"\x9E" => "\xC5\xBE",      # LATIN SMALL LETTER Z WITH CARON
        "\x9F" => "\xC5\xB8",      # LATIN CAPITAL LETTER Y WITH DIAERESIS
    while(my($k, $v) = each %ms_map) {
        $byte_map->{$k} = $v;



=head1 NAME

Encoding::FixLatin - takes mixed encoding input and produces UTF-8 output


    use Encoding::FixLatin qw(fix_latin);

    my $utf8_string = fix_latin($mixed_encoding_string);


Most encoding conversion tools take input in one encoding and produce output in
another encoding.  This module takes input which may contain characters in more
than one encoding and makes a best effort to convert them all to UTF-8 output.

=head1 EXPORTS

Nothing is exported by default.  The only public function is C<fix_latin> which
will be exported on request (as per SYNOPSIS).


=head2 fix_latin( string, options ... )

Decodes the supplied 'string' and returns a UTF-8 version of the string.  The
following rules are used:

=over 4

=item *

ASCII characters (single bytes in the range 0x00 - 0x7F) are passed through

=item *

Well-formed UTF-8 multi-byte characters are also passed through unchanged.

=item *

UTF-8 multi-byte character which are over-long but otherwise well-formed are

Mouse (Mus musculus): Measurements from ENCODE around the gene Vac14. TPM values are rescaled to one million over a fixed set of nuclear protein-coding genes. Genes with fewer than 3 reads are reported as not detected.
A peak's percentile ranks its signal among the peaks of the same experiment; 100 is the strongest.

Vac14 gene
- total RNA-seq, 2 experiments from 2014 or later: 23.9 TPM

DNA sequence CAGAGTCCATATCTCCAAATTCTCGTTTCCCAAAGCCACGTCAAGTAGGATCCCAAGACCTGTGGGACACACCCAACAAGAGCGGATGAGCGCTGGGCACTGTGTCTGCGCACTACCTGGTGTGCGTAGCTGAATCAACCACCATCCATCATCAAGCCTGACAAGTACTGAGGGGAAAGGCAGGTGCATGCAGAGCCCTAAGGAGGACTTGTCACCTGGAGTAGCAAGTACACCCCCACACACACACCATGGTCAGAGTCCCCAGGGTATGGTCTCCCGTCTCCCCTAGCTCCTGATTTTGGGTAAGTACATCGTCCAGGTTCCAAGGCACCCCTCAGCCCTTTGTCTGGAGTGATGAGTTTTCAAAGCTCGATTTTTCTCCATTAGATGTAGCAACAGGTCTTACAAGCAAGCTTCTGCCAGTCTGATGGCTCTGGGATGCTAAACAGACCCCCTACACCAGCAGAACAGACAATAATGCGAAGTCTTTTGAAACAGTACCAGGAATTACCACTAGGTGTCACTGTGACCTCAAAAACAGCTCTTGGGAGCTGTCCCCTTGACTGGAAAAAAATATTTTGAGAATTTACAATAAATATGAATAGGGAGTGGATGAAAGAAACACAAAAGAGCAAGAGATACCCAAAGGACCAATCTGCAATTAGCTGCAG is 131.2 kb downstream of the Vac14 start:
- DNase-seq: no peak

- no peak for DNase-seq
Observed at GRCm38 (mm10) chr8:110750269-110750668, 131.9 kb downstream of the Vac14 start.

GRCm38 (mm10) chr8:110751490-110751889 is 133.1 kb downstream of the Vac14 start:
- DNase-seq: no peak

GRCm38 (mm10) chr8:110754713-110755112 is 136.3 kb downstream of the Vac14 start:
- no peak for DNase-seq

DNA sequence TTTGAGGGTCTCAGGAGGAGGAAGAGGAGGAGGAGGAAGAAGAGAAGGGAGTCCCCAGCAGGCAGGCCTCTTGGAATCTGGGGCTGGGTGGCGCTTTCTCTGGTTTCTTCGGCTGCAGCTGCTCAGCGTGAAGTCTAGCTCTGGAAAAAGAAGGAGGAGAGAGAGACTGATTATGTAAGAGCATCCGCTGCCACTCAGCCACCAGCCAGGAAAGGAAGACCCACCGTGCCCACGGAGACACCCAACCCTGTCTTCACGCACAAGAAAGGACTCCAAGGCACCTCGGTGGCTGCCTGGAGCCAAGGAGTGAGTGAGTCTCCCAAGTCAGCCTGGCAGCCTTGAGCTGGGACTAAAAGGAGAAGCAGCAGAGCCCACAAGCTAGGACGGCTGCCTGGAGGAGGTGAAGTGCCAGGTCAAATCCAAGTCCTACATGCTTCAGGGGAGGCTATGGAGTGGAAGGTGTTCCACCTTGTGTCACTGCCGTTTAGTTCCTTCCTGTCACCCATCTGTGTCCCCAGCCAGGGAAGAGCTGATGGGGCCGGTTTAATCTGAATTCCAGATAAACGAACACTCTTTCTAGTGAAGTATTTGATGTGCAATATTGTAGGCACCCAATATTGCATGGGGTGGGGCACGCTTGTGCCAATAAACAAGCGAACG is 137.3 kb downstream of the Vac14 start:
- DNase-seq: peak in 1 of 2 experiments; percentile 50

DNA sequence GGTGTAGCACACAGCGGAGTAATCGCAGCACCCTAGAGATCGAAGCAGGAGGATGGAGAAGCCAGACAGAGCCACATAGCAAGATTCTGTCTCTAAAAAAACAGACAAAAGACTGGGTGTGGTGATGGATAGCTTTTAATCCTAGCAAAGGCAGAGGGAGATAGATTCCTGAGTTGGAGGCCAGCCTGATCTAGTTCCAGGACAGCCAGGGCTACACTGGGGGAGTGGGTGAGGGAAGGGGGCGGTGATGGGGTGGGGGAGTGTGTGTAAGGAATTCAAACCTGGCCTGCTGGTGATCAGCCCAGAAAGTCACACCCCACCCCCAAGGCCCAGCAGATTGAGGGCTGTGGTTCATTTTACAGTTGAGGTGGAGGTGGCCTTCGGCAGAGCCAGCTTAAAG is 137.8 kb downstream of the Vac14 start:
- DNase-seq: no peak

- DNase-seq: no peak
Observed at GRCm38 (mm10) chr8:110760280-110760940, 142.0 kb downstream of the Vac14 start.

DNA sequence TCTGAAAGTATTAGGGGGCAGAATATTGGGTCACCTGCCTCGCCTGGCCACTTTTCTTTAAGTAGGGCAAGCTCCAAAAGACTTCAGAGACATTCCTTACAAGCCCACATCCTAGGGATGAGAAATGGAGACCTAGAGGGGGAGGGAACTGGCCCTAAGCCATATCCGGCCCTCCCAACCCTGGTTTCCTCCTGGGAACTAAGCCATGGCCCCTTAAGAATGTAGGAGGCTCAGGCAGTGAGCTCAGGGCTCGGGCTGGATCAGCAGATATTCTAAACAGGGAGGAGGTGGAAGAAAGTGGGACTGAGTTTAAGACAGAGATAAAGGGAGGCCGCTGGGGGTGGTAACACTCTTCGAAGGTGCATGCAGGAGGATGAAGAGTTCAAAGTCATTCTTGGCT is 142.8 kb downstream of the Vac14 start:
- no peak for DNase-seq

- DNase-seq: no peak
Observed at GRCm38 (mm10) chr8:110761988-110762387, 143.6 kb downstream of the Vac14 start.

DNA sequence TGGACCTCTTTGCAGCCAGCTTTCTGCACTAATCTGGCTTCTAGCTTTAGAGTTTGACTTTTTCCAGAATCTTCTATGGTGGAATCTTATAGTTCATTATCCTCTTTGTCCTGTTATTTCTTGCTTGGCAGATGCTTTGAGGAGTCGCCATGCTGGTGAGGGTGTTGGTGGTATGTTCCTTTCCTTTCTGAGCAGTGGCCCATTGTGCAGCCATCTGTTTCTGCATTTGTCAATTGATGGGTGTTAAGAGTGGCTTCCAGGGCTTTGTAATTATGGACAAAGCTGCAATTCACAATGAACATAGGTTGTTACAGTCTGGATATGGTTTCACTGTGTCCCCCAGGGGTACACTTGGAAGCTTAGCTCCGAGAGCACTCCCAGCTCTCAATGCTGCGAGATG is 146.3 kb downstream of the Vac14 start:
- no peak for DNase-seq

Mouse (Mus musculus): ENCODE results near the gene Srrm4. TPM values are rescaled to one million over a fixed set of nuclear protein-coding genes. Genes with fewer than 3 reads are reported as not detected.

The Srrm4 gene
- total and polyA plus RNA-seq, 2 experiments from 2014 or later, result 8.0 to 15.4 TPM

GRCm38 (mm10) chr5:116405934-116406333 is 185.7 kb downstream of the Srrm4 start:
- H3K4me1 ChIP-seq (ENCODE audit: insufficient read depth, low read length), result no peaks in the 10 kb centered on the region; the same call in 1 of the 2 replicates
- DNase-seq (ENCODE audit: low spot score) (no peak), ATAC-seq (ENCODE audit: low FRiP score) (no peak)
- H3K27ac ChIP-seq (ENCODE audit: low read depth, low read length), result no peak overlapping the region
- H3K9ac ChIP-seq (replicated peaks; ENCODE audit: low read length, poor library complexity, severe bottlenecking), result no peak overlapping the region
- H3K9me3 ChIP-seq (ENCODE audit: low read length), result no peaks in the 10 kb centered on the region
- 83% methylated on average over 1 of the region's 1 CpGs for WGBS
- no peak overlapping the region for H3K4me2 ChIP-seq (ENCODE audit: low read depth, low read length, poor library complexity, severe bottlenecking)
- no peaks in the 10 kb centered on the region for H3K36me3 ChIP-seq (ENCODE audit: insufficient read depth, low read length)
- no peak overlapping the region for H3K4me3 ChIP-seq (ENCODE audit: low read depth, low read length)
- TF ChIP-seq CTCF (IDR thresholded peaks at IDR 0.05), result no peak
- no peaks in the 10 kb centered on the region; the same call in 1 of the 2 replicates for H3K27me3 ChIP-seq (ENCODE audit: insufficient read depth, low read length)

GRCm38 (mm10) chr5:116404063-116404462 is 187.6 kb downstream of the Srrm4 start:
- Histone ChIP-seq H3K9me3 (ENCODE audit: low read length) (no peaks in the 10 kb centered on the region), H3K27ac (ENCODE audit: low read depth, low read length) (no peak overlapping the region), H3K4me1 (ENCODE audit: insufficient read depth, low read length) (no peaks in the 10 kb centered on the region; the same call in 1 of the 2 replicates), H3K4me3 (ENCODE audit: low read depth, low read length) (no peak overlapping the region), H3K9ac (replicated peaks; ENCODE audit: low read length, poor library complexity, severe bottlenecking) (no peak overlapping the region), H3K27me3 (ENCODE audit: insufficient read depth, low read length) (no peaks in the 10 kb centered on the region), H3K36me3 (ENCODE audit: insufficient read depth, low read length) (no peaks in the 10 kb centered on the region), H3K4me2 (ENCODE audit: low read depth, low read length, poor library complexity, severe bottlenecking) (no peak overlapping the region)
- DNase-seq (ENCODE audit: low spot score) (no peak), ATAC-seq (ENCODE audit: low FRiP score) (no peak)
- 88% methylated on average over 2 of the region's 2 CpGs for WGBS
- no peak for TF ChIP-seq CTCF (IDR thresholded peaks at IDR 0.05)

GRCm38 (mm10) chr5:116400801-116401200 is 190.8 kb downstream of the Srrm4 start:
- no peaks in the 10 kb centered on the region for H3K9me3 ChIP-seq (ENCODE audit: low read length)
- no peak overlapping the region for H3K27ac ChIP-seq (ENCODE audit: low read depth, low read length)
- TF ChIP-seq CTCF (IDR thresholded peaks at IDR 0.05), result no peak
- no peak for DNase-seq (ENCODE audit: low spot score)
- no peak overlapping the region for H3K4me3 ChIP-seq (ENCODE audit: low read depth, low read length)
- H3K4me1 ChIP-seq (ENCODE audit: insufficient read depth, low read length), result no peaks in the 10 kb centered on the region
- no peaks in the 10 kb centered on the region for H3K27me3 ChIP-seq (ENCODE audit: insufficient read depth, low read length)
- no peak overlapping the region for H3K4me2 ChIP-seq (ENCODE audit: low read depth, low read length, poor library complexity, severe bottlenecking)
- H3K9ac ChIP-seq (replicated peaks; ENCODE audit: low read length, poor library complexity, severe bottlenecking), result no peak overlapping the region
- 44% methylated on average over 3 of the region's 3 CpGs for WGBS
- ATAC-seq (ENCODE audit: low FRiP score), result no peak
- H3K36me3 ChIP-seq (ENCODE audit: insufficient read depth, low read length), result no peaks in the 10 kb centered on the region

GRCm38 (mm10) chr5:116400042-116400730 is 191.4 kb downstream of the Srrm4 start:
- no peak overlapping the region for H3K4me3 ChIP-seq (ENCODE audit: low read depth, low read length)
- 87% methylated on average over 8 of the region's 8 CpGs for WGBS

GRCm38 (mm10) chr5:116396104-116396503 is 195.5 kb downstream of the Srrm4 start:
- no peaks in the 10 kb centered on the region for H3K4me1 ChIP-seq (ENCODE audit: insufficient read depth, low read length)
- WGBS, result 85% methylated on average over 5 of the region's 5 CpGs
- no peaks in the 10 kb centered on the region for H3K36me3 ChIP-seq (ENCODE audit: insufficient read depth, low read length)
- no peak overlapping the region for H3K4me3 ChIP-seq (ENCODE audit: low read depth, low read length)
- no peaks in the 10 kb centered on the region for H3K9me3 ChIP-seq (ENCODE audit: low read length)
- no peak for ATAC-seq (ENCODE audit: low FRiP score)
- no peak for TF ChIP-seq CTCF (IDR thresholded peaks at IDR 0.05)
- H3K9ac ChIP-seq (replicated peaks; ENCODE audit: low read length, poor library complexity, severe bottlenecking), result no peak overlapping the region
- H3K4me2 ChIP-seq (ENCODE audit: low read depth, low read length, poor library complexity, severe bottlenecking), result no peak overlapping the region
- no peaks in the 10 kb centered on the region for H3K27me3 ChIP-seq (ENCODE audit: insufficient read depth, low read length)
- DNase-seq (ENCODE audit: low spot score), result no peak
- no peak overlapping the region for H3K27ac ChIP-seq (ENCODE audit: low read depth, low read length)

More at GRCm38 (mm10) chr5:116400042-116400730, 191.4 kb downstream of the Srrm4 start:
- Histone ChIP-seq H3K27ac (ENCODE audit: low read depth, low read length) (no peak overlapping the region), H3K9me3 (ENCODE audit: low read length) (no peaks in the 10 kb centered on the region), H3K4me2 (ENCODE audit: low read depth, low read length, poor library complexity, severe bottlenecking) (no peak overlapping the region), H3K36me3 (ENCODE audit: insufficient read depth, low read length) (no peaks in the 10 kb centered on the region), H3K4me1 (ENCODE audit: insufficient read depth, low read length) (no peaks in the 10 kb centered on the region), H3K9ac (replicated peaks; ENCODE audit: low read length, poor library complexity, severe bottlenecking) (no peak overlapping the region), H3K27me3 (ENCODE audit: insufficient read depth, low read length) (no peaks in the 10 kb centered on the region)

converted to the shortest UTF-8 normal form.

=item *

Bytes in the range 0xA0 - 0xFF are assumed to be Latin-1 characters (ISO8859-1
encoded) and are converted to UTF-8.

=item *

Bytes in the range 0x80 - 0x9F are assumed to be Win-Latin-1 characters (CP1252
encoded) and are converted to UTF-8.  Except for the five bytes in this range
which are not defined in CP1252 (see the C<ascii_hex> option below).


The achilles heel of these rules is that it's possible for certain combinations
of two consecutive Latin-1 characters to be misinterpreted as a single UTF-8
character - ie: there is some risk of data corruption.  See the 'LIMITATIONS'
section below to quantify this risk for the type of data you're working with.

If you pass in a string that is already a UTF-8 character string (the utf8 flag
is set on the Perl scalar) then the string will simply be returned unchanged.
However if the 'bytes_only' option is specified (see below), the returned
string will be a byte string rather than a character string.  The rules
described above will not be applied in either case.

The C<fix_latin> function accepts options as name => value pairs.  Recognised
options are:

=over 4

=item bytes_only => 1/0

The value returned by fix_latin is normally a Perl character string and will
have the utf8 flag set if it contains non-ASCII characters.  If you set the
C<bytes_only> option to a true value, the returned string will be a binary
string of UTF-8 bytes.  The utf8 flag will not be set.  This is useful if